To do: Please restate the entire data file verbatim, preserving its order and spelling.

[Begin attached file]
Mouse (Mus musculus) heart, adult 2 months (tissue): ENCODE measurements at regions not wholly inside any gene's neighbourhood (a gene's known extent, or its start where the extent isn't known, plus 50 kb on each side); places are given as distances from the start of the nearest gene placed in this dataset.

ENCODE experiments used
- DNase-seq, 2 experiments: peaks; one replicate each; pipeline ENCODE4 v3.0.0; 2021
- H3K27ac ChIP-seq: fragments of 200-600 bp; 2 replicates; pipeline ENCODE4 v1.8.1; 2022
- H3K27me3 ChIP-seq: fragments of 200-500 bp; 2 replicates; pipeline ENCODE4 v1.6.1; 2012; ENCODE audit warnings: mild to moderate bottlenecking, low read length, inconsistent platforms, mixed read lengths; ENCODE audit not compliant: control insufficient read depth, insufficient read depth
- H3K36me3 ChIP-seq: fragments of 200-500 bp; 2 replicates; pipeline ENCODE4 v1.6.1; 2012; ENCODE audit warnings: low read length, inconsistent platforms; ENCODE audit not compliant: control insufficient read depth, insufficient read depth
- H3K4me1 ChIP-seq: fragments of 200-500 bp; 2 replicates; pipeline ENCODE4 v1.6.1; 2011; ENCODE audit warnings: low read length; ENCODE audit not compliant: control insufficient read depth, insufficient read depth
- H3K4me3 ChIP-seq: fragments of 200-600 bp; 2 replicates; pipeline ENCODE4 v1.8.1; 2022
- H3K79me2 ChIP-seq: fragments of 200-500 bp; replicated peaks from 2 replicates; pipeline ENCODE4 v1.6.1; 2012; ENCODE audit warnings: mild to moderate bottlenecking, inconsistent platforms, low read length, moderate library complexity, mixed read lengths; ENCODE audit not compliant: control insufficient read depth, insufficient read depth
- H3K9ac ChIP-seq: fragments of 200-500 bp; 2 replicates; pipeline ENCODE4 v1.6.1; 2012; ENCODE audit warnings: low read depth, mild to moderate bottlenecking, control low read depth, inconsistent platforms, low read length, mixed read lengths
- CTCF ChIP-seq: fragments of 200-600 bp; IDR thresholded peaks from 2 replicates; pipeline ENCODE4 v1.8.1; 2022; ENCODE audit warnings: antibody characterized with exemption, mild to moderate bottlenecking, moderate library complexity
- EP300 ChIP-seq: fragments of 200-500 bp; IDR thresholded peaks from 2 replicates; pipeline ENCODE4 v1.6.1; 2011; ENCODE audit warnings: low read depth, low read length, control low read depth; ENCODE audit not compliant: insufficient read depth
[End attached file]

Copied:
Mouse (Mus musculus) heart, adult 2 months (tissue): ENCODE measurements at regions not wholly inside any gene's neighbourhood (a gene's known extent, or its start where the extent isn't known, plus 50 kb on each side); places are given as distances from the start of the nearest gene placed in this dataset.

ENCODE experiments used
- DNase-seq, 2 experiments: peaks; one replicate each; pipeline ENCODE4 v3.0.0; 2021
- H3K27ac ChIP-seq: fragments of 200-600 bp; 2 replicates; pipeline ENCODE4 v1.8.1; 2022
- H3K27me3 ChIP-seq: fragments of 200-500 bp; 2 replicates; pipeline ENCODE4 v1.6.1; 2012; ENCODE audit warnings: mild to moderate bottlenecking, low read length, inconsistent platforms, mixed read lengths; ENCODE audit not compliant: control insufficient read depth, insufficient read depth
- H3K36me3 ChIP-seq: fragments of 200-500 bp; 2 replicates; pipeline ENCODE4 v1.6.1; 2012; ENCODE audit warnings: low read length, inconsistent platforms; ENCODE audit not compliant: control insufficient read depth, insufficient read depth
- H3K4me1 ChIP-seq: fragments of 200-500 bp; 2 replicates; pipeline ENCODE4 v1.6.1; 2011; ENCODE audit warnings: low read length; ENCODE audit not compliant: control insufficient read depth, insufficient read depth
- H3K4me3 ChIP-seq: fragments of 200-600 bp; 2 replicates; pipeline ENCODE4 v1.8.1; 2022
- H3K79me2 ChIP-seq: fragments of 200-500 bp; replicated peaks from 2 replicates; pipeline ENCODE4 v1.6.1; 2012; ENCODE audit warnings: mild to moderate bottlenecking, inconsistent platforms, low read length, moderate library complexity, mixed read lengths; ENCODE audit not compliant: control insufficient read depth, insufficient read depth
- H3K9ac ChIP-seq: fragments of 200-500 bp; 2 replicates; pipeline ENCODE4 v1.6.1; 2012; ENCODE audit warnings: low read depth, mild to moderate bottlenecking, control low read depth, inconsistent platforms, low read length, mixed read lengths
- CTCF ChIP-seq: fragments of 200-600 bp; IDR thresholded peaks from 2 replicates; pipeline ENCODE4 v1.8.1; 2022; ENCODE audit warnings: antibody characterized with exemption, mild to moderate bottlenecking, moderate library complexity
- EP300 ChIP-seq: fragments of 200-500 bp; IDR thresholded peaks from 2 replicates; pipeline ENCODE4 v1.6.1; 2011; ENCODE audit warnings: low read depth, low read length, control low read depth; ENCODE audit not compliant: insufficient read depth